Ken Shirriff did a nice intro to PocketBeagle. Looks nice.
(I didn’t jump on the microcenter $20 intro special, which may have been a mistake.)
Curtis Olson December 14, 2017 07:29
I’m really interested in this myself. My AuraUAS autopilot has been a marriage of a beaglebone black + APM2 board converted to sensor head (running my own custom firmware). I’m transitioning to a beaglebone black + teensy based sensor-head system. Long term I’d love to put a teensy + beaglebone back all on a single board package. The only possible downside I can see is it must have an external sd card to boot and run … no onboard <insert storage/memory acronym here>. I’ve also messed around with an Onion Omega2 and that is crazy cool for what it is, but probably not enough oomph to be the heart of my autopilot system … but could make a great wireless ground station server. Too many good ideas, too little time!
Michael K Johnson December 14, 2017 07:45
eMMC the acronym you have in mind?
Why both beagle and teensy? Two PRUs not enough?
I was thinking that a combo of the Sitara SoC and an ESP32 might be a nice combination because of the communications ability of the ESP32, and the Linux+PRU on the Sitara, harkening back to the original comms purpose of the ESP8266 but with control abilities and 32 bit processor. To me, the main drawback of (most of) the beagles is lack of integrated network ability. A ~$3 extra SoC would be an interesting solution.
Curtis Olson December 14, 2017 07:52
PRU: when I tried to deep dive into those, I banged my head and it really hurt. Whenever you are ready to hold my hand on those, I’m here. :-) So (1) there is an issue of incomprehensibility and general lack of understanding and information and good examples for PRU’s (and device trees?) (2) number of goes-intos and goes-out-ofs the beaglebone seems potentially limiting for what I do. (3) Teensy is easy and I understand it and the code is already written and working.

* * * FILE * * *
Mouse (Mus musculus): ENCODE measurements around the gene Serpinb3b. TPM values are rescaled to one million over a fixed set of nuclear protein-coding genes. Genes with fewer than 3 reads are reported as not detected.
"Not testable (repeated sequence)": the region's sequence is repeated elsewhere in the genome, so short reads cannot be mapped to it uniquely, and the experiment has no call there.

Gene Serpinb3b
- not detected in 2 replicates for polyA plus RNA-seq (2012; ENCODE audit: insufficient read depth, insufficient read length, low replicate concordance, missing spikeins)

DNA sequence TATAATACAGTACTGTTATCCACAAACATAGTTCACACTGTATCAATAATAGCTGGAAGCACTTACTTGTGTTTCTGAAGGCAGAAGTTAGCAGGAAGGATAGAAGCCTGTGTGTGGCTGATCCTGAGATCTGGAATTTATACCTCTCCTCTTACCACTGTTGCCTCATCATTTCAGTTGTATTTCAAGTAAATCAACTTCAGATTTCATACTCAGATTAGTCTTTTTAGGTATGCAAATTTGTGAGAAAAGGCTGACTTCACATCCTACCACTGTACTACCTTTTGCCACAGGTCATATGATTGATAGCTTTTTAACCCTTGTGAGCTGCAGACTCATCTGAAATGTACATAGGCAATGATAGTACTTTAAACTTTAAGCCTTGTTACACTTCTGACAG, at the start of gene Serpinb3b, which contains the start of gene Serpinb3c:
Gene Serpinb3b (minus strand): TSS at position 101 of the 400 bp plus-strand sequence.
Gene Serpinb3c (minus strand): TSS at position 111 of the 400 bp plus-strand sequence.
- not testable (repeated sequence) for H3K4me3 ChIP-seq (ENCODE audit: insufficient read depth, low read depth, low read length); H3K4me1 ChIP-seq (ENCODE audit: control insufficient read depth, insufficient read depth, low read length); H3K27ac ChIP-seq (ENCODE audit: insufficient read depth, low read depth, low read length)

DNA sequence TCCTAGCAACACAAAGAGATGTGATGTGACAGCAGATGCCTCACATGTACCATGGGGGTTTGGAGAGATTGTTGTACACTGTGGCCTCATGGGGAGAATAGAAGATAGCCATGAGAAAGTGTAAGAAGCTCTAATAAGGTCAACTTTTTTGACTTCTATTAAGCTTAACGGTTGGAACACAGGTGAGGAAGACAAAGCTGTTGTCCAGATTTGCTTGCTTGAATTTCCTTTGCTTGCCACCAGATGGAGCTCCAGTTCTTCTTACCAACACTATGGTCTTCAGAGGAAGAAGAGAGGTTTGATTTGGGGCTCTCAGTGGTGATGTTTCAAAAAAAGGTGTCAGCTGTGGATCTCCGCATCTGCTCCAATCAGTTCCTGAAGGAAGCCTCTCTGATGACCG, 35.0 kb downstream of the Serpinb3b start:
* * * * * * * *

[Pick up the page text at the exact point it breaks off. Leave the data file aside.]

One follow on comment: the code I found in the APM2 project that used the PRU seemed like they started with the most complex PRU example and hacked in a few things until it worked. So (it seems) they carry all kinds of extra baggage because they didn’t really grok the whole thing either. My fragile sensitivities were offended and I decided I couldn’t do PRU’s if it involved that level of ugliness and bumbling … I wouldn’t touch them until I could find a way to understand them better.
Michael K Johnson December 14, 2017 08:50
Oh, I was just assuming that the PRU was a reason you were using it for autopilot duty! I’m afraid I haven’t written anything for the PRU, just read code and played with my BB Blue that uses PRU to read the IMU, which I have discovered is a bit persnickety. But that’s the IMU not the PRU…
Curtis Olson December 14, 2017 09:11
I only see my one tiny slice of the world, but here’s my design logic:
I built my autopilot as a distributed system.
The teensy (or the atmega2560) is the “little processor” and handles all the sensor IO, bit banging, PWM signal generation, and hard real time tasks. The little processor code is minimalistic, tight, robust, heavily tested, flight critical.